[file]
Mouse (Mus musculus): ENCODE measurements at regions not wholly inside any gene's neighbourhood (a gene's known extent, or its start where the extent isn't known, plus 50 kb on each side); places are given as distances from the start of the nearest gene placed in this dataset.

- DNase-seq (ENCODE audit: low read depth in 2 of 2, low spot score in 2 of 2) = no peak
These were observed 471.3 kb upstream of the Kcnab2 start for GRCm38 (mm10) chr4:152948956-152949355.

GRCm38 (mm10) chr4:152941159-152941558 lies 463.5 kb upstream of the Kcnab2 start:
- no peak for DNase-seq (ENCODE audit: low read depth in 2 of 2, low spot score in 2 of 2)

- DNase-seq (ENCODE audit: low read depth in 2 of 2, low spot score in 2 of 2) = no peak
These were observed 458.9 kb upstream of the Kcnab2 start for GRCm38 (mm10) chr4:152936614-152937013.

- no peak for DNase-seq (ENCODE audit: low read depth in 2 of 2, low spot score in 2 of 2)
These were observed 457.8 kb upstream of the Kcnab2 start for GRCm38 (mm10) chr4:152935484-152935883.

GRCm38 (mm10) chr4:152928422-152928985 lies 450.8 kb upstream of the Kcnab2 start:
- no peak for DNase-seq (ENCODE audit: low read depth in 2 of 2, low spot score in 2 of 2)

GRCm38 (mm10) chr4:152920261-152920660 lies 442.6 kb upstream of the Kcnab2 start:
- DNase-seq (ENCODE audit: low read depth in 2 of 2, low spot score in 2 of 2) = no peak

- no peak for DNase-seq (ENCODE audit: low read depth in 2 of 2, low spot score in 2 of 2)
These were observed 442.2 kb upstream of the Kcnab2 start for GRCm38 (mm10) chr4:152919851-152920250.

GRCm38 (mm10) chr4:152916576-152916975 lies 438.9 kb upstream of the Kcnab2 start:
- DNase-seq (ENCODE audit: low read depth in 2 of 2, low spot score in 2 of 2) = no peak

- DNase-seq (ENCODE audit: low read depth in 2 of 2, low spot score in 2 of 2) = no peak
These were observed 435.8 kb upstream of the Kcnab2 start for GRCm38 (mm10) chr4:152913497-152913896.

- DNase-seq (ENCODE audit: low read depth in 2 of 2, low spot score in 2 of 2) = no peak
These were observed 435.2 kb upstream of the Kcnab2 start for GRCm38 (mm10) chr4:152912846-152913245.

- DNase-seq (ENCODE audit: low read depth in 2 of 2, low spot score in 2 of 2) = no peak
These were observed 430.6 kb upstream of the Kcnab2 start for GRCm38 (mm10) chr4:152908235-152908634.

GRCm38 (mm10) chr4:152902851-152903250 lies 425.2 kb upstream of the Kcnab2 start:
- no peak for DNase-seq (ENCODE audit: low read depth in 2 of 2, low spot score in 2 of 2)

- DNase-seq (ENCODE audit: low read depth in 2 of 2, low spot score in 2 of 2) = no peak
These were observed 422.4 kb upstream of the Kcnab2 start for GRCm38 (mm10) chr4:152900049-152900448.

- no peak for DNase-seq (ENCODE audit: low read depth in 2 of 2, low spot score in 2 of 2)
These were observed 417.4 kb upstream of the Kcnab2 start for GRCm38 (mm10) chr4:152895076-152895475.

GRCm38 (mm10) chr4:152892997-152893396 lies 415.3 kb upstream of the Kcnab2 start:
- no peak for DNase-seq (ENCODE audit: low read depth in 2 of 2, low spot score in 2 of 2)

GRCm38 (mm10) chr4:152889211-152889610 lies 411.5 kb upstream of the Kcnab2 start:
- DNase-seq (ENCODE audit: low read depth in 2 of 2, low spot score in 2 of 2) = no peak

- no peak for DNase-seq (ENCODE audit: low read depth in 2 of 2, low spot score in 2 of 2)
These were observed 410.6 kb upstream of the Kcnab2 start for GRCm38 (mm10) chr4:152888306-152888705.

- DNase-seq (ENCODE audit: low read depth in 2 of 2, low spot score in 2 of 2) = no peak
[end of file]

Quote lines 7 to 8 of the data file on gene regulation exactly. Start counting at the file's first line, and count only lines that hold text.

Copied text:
These were observed 458.9 kb upstream of the Kcnab2 start for GRCm38 (mm10) chr4:152936614-152937013.

- no peak for DNase-seq (ENCODE audit: low read depth in 2 of 2, low spot score in 2 of 2)